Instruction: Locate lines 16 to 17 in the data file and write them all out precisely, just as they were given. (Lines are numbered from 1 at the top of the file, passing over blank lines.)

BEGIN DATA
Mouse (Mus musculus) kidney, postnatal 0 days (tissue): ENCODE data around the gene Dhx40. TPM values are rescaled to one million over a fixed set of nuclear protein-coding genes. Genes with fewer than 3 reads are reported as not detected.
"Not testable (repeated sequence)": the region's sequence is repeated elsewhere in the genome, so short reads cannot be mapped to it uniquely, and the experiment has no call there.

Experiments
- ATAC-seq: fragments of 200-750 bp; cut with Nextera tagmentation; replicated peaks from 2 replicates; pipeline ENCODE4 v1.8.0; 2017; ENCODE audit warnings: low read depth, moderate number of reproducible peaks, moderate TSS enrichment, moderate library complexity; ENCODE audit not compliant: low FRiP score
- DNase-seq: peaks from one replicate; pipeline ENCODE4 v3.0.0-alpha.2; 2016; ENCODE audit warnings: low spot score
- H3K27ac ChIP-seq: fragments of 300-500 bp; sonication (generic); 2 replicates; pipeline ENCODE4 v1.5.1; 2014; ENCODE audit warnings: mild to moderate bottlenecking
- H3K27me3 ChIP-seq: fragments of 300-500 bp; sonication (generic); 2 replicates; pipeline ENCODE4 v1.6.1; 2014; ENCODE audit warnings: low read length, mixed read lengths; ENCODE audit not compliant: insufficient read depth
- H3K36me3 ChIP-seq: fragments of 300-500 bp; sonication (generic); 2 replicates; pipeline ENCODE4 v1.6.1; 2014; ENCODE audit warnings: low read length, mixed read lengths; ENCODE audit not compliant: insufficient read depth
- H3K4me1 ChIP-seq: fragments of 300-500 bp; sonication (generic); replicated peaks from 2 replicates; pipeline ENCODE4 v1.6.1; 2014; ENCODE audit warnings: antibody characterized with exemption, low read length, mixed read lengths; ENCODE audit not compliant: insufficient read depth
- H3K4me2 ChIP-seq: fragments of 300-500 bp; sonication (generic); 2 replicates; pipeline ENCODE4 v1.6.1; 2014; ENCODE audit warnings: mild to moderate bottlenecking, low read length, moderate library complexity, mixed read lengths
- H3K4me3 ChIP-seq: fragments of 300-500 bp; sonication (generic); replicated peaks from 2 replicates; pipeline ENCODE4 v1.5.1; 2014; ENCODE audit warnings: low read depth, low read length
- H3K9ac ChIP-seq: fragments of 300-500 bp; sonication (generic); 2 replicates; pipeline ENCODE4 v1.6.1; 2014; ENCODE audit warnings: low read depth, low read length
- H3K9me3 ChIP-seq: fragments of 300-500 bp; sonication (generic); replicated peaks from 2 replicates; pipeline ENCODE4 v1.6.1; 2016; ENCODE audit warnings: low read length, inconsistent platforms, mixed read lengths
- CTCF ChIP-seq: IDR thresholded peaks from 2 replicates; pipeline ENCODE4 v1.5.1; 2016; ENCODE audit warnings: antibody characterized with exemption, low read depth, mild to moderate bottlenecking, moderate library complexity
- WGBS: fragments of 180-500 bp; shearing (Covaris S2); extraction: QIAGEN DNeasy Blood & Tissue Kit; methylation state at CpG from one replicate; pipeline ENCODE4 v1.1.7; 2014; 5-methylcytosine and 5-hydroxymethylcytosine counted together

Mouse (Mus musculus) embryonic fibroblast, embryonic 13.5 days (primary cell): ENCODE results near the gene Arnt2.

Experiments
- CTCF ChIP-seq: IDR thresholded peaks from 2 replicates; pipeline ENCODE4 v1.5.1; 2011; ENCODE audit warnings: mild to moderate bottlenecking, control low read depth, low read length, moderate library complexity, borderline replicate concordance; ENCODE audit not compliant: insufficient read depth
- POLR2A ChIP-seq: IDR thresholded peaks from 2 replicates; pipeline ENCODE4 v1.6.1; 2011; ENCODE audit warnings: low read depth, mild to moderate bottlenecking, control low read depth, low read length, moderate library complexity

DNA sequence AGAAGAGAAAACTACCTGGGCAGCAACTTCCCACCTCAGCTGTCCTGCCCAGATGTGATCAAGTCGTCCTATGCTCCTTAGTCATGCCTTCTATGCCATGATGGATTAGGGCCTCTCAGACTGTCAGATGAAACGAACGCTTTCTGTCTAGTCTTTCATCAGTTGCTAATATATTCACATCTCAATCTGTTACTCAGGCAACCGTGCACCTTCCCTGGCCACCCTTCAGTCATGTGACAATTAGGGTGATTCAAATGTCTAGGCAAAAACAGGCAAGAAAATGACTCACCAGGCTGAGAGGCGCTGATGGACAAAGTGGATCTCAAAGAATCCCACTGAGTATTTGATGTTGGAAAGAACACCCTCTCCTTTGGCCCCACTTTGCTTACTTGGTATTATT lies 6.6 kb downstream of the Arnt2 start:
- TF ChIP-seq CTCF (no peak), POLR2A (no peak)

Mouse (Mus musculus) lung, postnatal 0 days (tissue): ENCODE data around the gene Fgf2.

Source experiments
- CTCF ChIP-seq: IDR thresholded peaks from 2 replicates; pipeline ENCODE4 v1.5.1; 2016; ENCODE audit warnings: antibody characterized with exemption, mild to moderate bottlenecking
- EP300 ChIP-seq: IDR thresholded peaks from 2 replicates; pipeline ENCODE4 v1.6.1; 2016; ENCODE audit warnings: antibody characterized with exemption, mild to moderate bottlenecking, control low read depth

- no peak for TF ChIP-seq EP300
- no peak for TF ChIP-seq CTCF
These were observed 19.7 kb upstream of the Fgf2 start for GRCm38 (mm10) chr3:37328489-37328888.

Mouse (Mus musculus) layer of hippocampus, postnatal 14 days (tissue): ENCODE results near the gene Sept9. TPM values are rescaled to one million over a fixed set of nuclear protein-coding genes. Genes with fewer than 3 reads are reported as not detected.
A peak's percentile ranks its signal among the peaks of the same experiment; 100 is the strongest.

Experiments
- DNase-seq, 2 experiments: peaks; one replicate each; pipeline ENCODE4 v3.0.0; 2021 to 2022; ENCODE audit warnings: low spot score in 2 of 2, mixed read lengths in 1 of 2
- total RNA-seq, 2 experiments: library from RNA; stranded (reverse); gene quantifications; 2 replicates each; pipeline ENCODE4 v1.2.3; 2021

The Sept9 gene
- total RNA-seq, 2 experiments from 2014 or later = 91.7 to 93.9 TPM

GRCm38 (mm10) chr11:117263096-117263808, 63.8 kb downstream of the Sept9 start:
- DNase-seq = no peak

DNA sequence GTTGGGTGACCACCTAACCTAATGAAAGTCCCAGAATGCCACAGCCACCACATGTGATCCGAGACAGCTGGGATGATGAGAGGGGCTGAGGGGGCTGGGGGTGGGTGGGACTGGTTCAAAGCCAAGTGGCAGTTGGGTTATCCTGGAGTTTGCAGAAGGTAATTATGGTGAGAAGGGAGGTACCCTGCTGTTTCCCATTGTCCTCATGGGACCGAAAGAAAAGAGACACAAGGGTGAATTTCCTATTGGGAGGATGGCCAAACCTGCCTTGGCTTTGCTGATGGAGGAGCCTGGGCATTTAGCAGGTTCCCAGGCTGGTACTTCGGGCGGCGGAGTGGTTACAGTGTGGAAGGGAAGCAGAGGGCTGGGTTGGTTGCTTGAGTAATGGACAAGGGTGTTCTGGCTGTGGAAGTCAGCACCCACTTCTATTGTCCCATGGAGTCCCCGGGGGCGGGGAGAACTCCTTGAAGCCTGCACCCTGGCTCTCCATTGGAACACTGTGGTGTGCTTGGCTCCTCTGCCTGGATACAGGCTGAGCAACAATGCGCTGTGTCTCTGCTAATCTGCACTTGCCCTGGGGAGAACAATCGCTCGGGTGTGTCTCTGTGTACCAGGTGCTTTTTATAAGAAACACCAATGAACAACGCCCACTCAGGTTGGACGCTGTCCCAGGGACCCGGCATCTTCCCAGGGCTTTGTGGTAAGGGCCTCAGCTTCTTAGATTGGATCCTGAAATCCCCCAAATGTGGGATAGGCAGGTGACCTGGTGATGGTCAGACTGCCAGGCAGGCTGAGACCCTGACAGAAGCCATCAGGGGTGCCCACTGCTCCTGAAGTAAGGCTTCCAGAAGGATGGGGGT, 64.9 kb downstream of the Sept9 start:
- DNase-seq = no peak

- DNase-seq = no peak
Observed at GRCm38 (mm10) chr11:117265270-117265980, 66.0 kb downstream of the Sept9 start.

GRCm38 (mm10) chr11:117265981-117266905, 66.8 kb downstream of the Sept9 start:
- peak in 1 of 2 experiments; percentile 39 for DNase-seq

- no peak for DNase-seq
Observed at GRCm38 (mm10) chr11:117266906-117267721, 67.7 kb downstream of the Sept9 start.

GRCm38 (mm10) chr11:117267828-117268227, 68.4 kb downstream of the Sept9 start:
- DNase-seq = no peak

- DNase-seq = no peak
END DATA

Mouse (Mus musculus) embryonic fibroblast, embryonic 13.5 days (primary cell): ENCODE results near the gene Arnt2.

Experiments